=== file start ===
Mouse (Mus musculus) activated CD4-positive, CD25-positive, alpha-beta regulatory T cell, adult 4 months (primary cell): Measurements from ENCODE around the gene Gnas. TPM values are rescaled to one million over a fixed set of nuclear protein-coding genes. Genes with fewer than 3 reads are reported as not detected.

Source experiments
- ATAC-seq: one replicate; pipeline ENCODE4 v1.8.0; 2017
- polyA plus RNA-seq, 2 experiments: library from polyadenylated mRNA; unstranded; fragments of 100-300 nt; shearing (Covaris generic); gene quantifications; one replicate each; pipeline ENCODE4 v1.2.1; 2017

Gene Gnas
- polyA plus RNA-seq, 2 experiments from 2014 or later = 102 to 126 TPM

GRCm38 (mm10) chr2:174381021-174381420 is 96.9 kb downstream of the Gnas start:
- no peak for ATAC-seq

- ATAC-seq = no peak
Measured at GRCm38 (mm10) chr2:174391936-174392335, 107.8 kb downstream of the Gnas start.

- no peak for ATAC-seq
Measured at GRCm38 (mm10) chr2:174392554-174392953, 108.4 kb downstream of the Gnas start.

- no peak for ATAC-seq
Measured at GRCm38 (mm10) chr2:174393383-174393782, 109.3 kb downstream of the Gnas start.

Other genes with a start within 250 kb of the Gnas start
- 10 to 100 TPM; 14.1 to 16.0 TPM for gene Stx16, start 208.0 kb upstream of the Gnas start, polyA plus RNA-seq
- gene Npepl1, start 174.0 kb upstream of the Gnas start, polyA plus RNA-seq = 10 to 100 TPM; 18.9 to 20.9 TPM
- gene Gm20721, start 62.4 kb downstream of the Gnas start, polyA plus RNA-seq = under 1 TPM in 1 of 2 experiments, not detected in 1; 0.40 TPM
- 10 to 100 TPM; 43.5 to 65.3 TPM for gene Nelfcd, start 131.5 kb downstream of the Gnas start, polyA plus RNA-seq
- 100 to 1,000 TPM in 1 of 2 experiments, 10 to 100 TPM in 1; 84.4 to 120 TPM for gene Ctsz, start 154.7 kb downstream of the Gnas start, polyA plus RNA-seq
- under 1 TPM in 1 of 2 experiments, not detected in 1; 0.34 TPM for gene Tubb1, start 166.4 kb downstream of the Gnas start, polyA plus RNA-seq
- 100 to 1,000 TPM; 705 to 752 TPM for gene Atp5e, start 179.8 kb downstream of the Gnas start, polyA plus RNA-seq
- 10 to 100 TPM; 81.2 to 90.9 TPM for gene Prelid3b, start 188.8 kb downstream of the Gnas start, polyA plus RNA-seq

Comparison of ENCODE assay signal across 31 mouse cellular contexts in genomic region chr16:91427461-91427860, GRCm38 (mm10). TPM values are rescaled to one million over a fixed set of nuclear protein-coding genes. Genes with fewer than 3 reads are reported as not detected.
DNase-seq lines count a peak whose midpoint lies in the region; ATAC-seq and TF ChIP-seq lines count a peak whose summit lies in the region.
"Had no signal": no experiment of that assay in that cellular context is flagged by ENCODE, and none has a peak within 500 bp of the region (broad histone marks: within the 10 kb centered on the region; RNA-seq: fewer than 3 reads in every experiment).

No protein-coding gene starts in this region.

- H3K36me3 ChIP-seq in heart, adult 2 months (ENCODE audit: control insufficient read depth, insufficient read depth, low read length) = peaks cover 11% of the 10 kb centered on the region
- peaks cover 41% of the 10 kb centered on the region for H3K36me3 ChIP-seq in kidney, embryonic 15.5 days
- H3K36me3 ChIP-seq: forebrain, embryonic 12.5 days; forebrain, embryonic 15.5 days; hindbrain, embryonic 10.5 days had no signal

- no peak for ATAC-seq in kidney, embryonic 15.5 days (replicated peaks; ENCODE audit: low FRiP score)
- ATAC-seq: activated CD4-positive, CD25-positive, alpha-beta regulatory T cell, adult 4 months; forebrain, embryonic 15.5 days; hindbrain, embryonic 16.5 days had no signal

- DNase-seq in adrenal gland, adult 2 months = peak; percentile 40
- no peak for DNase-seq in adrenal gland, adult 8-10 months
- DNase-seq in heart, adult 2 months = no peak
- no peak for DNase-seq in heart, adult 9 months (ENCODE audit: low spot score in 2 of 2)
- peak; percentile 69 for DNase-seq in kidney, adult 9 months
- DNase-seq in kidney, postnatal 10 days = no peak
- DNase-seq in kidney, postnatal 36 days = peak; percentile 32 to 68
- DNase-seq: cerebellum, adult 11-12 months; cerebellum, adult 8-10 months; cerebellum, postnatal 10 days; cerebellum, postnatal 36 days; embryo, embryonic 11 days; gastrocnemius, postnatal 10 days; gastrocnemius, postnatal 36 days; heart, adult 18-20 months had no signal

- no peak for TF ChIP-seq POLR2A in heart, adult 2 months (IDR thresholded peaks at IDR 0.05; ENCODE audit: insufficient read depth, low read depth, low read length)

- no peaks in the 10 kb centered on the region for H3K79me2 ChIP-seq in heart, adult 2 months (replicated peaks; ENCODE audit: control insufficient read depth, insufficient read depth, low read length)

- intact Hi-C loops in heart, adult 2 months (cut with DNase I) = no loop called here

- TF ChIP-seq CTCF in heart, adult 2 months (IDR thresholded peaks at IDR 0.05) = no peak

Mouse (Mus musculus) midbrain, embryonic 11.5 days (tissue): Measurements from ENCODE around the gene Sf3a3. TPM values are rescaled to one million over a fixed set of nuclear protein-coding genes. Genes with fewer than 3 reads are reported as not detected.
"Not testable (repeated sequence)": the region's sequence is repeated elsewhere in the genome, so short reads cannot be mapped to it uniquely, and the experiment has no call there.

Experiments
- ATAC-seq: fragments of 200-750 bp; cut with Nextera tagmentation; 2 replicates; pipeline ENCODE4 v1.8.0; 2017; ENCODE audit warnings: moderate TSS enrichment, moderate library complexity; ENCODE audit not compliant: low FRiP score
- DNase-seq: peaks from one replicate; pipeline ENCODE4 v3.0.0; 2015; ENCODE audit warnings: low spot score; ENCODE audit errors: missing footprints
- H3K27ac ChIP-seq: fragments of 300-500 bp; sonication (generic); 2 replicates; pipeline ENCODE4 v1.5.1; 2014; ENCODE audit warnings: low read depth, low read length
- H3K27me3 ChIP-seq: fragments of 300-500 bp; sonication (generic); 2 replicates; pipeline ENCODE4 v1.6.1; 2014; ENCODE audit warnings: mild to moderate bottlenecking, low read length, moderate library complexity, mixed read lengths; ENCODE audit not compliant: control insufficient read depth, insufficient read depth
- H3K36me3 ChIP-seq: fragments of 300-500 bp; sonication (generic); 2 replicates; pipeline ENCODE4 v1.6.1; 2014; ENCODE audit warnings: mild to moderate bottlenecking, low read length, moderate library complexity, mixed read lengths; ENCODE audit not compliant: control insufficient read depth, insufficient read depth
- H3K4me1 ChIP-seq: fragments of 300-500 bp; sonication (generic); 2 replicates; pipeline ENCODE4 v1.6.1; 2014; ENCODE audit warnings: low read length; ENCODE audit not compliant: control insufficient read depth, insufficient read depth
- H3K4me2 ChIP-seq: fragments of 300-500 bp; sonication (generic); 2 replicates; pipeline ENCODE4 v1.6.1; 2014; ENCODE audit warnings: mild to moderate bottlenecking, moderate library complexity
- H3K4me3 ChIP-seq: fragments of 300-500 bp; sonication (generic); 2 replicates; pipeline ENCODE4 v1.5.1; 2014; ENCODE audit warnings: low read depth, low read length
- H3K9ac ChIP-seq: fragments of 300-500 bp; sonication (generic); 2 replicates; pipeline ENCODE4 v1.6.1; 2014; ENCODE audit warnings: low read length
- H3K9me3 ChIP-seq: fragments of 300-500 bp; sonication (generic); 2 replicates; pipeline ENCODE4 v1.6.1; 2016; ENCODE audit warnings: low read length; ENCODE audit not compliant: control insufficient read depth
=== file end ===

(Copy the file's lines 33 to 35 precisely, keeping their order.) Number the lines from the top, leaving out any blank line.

- DNase-seq in adrenal gland, adult 2 months = peak; percentile 40
- no peak for DNase-seq in adrenal gland, adult 8-10 months
- DNase-seq in heart, adult 2 months = no peak